Evaluation and Auditing


What is Evaluation?

Evaluation is about gathering information or feedback from everyone involved about the effectiveness of the community relation activities. Evaluation gives you the information that allows you to ‘fine tune’ or ‘carry out major repairs’ on your project or program.

Evaluation should be conducted as an ongoing and be an integral part of continuous improvement rather than just one final evaluation at the end. However, depending on what you are evaluating will often influence when you can evaluate.

When we collect information to use for evaluation purposes it is important to always consider the question of ethical practices. Whenever we ask people for their opinions and judgments about aspects of their involvement or impact we are entering a very private domain.

Planning for evaluation must be done before the program begins.

Evaluation Criteria

There are several requirements that all evaluation methods must meet. No matter which method you select it should satisfy the following five criteria.

Valid – does the evaluation method measure what it is designed to measure?

Reliable – is the information that the evaluation method has gathered consistent?

Clear – all instructions and information given to the person providing feedback should be clear and simple to understand.

Brief – keep the extent of the evaluation – the number of questions, for example – to a manageable level.

Economical – the method that you use should not be too time consuming or costly to administer and analyse.

Four key evaluation steps

In designing an evaluation program, we need to look at four steps:

1. What is success?

2. What will measure success?

3. How will we gather data?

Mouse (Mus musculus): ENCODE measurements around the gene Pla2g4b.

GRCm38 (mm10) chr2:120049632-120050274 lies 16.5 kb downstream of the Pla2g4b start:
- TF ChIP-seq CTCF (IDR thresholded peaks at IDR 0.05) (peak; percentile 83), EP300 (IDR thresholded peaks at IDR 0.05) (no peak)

4. What does the data mean and how will we use it?

Evaluation methods

There are many methods that you can use to evaluate your project or program, including: Observation; Interviews; Cost-benefit analysis; Questionnaires.

At Taking Action we have developed a variety of community and stakeholder engagement evaluation tools and metrics used for:

  • Boards: To ensure appropriate governance Boards need the right tools, systems and processes to ensure they deliver the best possible outcomes for their organisations.
  • Leadership teams: to ensure that projects succeed and key performance indicators are being met leadership teams need the right information at the right time to give confidence to project or initiative owners (whether they are internal or external to the organisation)
  • Project owner representatives: they need to know that all the work being undertaken is meeting the stakeholder and community expectations
  • Project team members: the team wants to know that all their efforts are being recognised and should improvements be necessary they want to know quickly rather than at the end of the activities when it is too late

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Community Relations Audit

The easy to use audit tool we have developed for community relations incorporates a range of indicators that include:

  • Complaints
  • Enquires
  • Media attention (if appropriate)
  • Appearance of site
  • Presentation of employees/contractors
  • Noise
  • Safety and security
  • Understanding of project owner policies (eg. Talking to the media)
  • Site records and meetings
  • Restoration

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